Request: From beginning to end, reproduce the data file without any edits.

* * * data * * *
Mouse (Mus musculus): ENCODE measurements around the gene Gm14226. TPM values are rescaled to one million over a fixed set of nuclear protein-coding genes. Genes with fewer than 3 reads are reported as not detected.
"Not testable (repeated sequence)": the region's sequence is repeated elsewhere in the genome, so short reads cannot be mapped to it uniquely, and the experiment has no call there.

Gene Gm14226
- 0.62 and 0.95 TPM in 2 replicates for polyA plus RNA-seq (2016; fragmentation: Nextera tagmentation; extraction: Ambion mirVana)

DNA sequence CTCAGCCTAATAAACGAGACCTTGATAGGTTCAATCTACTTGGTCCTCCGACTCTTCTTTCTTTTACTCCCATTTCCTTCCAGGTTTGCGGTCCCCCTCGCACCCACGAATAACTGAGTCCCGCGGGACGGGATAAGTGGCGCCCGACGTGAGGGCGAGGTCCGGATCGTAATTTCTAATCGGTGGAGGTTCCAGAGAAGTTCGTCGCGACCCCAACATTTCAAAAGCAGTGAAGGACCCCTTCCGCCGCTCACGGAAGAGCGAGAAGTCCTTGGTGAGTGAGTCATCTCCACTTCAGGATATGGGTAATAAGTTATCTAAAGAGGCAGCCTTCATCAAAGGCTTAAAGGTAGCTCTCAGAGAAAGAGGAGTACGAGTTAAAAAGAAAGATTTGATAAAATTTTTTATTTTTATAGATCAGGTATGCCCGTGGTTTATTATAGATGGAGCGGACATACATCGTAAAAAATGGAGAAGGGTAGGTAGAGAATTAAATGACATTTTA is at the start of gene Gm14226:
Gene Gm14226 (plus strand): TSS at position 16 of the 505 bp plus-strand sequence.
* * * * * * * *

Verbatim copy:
Mouse (Mus musculus): ENCODE measurements around the gene Gm14226. TPM values are rescaled to one million over a fixed set of nuclear protein-coding genes. Genes with fewer than 3 reads are reported as not detected.
"Not testable (repeated sequence)": the region's sequence is repeated elsewhere in the genome, so short reads cannot be mapped to it uniquely, and the experiment has no call there.

Gene Gm14226
- 0.62 and 0.95 TPM in 2 replicates for polyA plus RNA-seq (2016; fragmentation: Nextera tagmentation; extraction: Ambion mirVana)

DNA sequence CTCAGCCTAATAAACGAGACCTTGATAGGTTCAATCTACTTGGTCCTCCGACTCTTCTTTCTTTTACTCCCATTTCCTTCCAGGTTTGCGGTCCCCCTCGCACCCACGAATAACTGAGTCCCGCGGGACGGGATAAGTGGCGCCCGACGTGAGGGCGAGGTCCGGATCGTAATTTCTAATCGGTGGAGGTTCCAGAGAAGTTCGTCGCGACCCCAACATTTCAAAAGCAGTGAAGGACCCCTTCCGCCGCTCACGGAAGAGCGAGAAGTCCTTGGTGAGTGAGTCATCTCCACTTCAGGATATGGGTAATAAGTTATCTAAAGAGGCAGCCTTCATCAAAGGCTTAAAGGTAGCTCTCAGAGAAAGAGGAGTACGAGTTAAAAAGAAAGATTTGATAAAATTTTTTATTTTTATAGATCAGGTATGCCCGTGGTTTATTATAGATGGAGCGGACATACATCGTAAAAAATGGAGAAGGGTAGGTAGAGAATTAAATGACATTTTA is at the start of gene Gm14226:
Gene Gm14226 (plus strand): TSS at position 16 of the 505 bp plus-strand sequence.